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Lessons from a Recovering Doormat

I’m a big believer in creating an environment both where you live and where you work that reflects your spirit. It should be organized and have at least some personal touches that make you feel good. So I’m delighted to have as my guest today, Asha Praver, lecturer, teacher, counselor, Spiritual Co-Director of the Ananda Palo Alto Community, and author of Swami Kriyananda as We Have Known Him.



Transform Your Environment with Sacred Spaces

By Asha Praver

We don’t create the holiness of life. We remember it. Just behind the mundane, the divine, is always hovering. How much of that divinity we experience is a matter of where we put our attention. All of spiritual practice is learning to stay focused on the deeper reality behind the everyday events of life.


A simple way to help you remember is to create within your home or work environment sacred spaces. They don’t have to be large, elaborate, or expensive. You don’t have to shock your co-workers or add a room to your house. In fact many small spaces are often better than one large one. With several, wherever you are, you will be reminded.


Sacred spaces, however, should not be shrines to the things of this world you already love. Photos of loved ones, mementos of places you’ve been, pictures of things you’d like to acquire should be kept elsewhere in your environment.


Sacred spaces are to help you attune to the transcendent reality behind these cherished loves, experiences, and desires. “Seek ye first the Kingdom of God and all these things shall be added unto you.”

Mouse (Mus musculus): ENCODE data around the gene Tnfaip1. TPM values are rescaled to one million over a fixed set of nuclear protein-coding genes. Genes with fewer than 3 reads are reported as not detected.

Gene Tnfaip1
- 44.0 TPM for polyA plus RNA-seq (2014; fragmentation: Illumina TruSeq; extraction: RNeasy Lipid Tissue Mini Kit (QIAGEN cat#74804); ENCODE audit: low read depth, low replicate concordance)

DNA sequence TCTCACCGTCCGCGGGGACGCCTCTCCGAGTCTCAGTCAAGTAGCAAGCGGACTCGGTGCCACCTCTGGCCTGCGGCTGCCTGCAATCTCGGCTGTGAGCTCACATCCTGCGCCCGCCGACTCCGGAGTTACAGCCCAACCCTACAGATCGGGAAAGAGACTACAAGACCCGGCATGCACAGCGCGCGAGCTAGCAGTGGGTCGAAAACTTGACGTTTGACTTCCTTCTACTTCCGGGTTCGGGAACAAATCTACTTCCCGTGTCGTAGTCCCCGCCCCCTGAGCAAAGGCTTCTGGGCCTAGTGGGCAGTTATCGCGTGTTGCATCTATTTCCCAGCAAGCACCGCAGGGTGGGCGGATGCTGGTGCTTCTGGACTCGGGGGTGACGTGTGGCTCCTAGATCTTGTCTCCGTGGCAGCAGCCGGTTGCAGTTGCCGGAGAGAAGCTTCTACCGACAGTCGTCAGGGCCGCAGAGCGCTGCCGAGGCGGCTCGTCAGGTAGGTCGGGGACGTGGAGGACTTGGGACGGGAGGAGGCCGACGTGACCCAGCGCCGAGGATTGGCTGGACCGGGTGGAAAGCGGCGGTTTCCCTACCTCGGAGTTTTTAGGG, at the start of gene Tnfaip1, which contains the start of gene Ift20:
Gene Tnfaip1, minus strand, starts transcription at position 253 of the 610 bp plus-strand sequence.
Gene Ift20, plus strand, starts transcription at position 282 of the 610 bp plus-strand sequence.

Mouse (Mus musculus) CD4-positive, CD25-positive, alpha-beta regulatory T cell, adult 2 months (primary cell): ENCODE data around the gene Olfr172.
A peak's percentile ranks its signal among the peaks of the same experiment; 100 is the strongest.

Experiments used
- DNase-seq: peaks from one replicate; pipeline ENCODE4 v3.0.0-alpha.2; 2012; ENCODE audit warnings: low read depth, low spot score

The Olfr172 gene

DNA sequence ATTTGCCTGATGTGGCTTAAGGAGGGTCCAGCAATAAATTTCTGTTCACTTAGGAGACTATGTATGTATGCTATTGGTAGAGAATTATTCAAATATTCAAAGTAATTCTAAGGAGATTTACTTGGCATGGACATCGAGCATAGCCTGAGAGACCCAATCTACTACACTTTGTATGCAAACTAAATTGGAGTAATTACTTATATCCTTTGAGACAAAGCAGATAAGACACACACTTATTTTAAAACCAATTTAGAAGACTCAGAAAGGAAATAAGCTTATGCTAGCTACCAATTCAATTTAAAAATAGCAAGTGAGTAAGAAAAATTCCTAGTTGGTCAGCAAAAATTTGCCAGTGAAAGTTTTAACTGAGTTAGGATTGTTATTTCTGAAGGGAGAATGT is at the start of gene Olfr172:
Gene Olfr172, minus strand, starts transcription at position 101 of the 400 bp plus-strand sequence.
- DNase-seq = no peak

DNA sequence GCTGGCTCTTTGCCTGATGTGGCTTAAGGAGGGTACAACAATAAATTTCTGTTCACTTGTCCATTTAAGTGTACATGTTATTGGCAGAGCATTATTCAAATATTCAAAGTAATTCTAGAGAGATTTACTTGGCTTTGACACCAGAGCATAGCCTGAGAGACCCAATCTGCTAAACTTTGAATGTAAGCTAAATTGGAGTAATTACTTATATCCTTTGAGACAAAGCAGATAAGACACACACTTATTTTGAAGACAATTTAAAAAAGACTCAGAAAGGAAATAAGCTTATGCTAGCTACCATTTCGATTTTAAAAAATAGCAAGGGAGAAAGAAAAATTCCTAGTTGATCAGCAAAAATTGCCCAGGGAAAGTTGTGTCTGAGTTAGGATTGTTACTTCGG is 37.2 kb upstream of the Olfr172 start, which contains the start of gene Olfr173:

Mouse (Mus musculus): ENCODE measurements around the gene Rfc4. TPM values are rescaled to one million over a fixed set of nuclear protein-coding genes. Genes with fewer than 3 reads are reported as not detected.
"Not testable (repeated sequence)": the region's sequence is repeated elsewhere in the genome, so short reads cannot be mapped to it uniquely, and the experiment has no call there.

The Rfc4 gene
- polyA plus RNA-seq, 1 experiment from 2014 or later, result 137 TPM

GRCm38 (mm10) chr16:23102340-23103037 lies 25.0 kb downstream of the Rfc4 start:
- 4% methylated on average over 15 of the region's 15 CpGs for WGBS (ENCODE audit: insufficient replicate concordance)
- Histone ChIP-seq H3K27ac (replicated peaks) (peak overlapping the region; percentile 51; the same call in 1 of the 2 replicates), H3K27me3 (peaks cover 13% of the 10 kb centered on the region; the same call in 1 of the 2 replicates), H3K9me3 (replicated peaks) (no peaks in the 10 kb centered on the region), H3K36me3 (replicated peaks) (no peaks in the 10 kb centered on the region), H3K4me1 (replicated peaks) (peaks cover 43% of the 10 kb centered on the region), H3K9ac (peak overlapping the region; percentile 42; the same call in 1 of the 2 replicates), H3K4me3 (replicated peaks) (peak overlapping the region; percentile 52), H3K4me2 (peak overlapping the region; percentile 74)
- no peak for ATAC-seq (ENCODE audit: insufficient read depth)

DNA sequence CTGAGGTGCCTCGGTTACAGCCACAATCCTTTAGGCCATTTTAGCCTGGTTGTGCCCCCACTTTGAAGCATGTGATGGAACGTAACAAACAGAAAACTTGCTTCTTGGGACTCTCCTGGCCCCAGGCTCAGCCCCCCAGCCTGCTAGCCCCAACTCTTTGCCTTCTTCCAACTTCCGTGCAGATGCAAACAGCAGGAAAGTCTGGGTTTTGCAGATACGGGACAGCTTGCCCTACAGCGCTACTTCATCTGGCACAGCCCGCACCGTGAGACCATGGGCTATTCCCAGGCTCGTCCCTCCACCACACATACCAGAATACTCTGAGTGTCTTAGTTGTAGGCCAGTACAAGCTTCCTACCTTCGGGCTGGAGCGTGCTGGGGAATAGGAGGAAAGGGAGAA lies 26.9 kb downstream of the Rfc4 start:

Here are three simple guidelines for setting up your sacred spaces.


1. Put your sacred spaces wherever you spend the most time. You want to see them when you enter and leave the house, wash the dishes, work at the computer, talk on the phone, or first wake up in the morning. Put them near, but not in the actual workflow. A wall or a window ledge, for example, is usually better than your nightstand, desk, or the kitchen counter, where everyday clutter can easily encroach on them.


2. Keep them simple. Your sacred spaces should have an immediate spiritual impact on you. Choose things of inherent power that have personal meaning. Sacred symbols like the cross, Star of David, or AUM, or items from Nature work well. Images of gurus or saints, especially if the consciousness in the eyes is clearly visible, are ideal. Make the Dalai Lama, Mother Theresa, Paramhansa Yogananda, or Jesus Christ your everyday companion. Word messages are also good, especially if you can get the meaning at a glance. “Hope.” “Faith.” “God Loves You.” Everyone needs to be reminded.


3. Keep it fresh. Don’t let dust, dead flowers, or burned out candles accumulate on your sacred spaces! If you are neglecting the sacred spaces in your outer environment it probably means you need to give more attention to your inner self as well. If what you have placed there no longer inspires you, then start over. Keep trying until you find those images that resonate with your soul and have an enduring capacity to lift your consciousness. Making a sacred space is a spiritual journey in itself.


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About the Author: Asha Praver is a lecturer, teacher, counselor, Spiritual Co-Director of the Ananda Palo Alto Community, and author of Swami Kriyananda as We Have Known Him. Asha has been trained in yoga, meditation, and spiritual living by Swami Kriyananda, who was a direct disciple of Paramhansa Yogananda. Since 1969 Asha has been a disciple, a meditator, and an intentional community member. Classes on love and relationships by Asha Praver, can be found in the “Talks/Newsletters: CD purchase” section of www.anandapaloalto.org.

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